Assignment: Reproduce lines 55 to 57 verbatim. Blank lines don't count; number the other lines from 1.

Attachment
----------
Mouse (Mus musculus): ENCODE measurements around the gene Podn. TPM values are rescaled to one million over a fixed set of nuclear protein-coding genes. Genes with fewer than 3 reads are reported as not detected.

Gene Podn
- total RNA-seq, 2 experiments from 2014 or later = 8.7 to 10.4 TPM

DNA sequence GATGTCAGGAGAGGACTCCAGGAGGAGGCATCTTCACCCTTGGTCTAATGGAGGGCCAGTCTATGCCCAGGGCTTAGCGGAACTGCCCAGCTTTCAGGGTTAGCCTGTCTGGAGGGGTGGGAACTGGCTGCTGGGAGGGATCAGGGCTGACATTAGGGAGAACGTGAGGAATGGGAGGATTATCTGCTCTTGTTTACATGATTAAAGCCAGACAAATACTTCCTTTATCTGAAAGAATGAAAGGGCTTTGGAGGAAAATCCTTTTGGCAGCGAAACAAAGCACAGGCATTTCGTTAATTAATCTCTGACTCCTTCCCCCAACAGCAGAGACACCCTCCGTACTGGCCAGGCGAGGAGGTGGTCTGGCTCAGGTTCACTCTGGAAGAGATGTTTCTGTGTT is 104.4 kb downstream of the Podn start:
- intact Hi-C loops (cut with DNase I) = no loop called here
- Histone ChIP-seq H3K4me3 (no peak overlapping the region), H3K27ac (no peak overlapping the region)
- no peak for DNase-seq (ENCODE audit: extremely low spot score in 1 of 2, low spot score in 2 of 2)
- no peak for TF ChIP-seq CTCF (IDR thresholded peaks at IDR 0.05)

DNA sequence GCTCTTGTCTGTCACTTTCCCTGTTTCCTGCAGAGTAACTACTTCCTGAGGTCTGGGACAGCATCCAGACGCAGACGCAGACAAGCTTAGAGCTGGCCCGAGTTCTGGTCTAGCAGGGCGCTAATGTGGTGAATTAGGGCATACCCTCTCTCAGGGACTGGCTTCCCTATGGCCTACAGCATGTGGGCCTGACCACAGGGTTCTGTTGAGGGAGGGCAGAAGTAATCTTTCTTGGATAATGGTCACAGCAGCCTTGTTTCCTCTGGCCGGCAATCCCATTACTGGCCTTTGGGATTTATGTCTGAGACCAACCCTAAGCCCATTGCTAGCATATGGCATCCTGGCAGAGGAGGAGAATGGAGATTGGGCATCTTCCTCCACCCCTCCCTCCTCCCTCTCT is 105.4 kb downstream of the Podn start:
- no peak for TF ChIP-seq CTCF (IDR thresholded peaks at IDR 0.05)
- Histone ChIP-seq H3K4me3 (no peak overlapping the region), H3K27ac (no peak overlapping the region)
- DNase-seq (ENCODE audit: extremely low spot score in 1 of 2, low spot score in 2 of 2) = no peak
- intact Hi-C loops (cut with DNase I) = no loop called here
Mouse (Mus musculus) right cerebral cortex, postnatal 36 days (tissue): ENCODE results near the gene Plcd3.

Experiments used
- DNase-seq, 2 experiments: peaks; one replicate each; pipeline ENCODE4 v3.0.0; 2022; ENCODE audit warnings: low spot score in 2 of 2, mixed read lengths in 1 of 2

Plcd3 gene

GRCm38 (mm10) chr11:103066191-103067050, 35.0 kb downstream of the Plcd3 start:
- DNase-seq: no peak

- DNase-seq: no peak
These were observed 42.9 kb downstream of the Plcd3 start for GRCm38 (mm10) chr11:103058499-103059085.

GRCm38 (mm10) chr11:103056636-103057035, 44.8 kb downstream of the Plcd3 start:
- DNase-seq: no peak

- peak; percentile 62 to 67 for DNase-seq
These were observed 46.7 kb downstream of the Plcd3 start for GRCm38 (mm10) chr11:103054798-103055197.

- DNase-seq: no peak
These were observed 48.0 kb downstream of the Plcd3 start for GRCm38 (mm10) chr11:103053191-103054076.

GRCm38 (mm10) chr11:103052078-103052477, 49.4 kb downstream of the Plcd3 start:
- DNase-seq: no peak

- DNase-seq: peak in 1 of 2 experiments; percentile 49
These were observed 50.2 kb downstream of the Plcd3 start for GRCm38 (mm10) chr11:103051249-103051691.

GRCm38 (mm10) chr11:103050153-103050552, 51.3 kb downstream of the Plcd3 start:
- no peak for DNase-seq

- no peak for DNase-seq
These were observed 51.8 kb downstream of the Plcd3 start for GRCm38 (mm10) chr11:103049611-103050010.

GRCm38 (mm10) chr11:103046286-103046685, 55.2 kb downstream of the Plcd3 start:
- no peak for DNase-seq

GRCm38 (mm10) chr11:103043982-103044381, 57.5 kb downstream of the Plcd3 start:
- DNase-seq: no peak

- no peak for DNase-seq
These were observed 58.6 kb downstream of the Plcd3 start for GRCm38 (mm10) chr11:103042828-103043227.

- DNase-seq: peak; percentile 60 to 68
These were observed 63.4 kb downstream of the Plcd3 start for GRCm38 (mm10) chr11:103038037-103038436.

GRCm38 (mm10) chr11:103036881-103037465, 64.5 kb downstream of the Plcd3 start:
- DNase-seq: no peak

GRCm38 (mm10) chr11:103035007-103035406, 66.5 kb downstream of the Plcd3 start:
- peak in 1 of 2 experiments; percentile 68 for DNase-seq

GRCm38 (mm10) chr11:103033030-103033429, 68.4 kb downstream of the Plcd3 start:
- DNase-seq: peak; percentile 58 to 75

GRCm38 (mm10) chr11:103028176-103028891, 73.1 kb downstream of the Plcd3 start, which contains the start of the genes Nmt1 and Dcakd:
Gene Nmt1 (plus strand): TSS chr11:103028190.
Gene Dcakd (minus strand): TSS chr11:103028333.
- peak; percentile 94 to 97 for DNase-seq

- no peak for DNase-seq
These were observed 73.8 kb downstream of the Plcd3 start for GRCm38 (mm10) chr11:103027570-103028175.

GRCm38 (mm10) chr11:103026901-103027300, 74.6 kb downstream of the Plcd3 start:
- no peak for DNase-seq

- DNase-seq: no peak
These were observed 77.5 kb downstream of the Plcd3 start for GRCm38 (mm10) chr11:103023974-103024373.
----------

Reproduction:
These were observed 73.8 kb downstream of the Plcd3 start for GRCm38 (mm10) chr11:103027570-103028175.

GRCm38 (mm10) chr11:103026901-103027300, 74.6 kb downstream of the Plcd3 start:
- no peak for DNase-seq